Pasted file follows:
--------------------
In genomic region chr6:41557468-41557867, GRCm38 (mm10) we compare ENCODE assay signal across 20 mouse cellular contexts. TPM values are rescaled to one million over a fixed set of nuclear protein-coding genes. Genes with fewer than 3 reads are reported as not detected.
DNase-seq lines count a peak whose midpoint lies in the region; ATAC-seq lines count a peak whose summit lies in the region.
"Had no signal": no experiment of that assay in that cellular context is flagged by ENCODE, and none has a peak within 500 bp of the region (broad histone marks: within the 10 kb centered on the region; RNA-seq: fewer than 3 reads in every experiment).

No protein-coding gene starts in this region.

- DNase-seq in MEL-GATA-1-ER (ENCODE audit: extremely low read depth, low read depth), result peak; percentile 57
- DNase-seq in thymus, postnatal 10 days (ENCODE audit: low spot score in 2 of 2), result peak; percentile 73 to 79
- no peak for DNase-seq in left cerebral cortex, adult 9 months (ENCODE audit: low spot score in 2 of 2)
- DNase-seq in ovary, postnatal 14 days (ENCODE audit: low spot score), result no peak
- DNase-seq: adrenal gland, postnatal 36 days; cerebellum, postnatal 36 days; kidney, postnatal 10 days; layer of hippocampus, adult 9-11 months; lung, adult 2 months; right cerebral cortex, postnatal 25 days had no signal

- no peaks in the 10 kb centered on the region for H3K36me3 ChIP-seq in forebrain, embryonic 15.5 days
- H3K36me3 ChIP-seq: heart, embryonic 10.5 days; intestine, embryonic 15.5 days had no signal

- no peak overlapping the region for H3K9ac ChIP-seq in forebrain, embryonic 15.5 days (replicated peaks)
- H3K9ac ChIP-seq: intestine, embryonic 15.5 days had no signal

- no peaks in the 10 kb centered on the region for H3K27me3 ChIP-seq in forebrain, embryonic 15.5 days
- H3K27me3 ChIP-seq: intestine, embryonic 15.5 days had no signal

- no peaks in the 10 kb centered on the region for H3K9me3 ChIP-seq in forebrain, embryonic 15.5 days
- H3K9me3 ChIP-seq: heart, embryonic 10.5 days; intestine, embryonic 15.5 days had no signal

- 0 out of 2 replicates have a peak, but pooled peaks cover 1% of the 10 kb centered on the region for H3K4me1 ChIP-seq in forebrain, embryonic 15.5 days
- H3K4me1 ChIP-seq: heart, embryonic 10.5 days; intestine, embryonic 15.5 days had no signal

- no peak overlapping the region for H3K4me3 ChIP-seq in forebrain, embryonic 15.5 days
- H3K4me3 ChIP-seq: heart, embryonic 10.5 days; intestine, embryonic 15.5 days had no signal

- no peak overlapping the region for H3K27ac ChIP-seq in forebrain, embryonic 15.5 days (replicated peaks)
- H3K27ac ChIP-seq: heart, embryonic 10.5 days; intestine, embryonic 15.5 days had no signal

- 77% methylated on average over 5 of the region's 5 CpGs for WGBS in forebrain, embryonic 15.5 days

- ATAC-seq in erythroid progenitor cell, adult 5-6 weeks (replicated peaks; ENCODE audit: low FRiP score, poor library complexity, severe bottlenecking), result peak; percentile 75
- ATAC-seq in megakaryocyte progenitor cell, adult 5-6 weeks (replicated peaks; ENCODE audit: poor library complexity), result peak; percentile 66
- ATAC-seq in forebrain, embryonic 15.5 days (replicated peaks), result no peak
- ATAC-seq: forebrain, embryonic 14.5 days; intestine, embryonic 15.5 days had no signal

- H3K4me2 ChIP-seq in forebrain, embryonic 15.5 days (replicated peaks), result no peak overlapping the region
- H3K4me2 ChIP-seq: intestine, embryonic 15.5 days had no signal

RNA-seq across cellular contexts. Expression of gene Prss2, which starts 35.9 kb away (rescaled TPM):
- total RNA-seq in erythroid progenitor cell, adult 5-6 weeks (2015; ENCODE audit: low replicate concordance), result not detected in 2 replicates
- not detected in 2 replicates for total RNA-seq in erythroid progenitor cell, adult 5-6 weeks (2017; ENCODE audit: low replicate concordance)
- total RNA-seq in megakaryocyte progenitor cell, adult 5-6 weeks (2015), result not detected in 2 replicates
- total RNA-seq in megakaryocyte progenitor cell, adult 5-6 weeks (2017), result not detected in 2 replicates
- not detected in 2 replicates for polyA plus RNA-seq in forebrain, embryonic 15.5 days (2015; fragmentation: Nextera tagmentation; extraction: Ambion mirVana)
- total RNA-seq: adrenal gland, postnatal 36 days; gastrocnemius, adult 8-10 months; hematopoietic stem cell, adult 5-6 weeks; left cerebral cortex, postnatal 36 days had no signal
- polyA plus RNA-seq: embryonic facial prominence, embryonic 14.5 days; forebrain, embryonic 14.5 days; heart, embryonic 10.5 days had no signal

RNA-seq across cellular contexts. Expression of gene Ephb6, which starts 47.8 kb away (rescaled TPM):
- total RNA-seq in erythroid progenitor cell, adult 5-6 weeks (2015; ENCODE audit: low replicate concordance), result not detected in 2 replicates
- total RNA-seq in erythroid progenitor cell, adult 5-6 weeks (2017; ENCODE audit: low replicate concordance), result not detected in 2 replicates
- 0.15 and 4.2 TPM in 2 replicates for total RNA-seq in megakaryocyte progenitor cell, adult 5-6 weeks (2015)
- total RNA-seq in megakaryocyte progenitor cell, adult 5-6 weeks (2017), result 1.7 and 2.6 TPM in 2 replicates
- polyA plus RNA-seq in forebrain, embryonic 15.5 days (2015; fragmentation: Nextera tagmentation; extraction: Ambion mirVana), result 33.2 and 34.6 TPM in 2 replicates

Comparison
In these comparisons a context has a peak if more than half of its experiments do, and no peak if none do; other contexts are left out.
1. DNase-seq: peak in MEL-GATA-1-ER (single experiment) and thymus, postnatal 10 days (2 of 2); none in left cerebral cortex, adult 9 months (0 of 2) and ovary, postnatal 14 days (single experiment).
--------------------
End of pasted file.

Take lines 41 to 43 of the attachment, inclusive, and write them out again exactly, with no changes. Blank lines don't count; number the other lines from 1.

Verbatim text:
- total RNA-seq in erythroid progenitor cell, adult 5-6 weeks (2017; ENCODE audit: low replicate concordance), result not detected in 2 replicates
- 0.15 and 4.2 TPM in 2 replicates for total RNA-seq in megakaryocyte progenitor cell, adult 5-6 weeks (2015)
- total RNA-seq in megakaryocyte progenitor cell, adult 5-6 weeks (2017), result 1.7 and 2.6 TPM in 2 replicates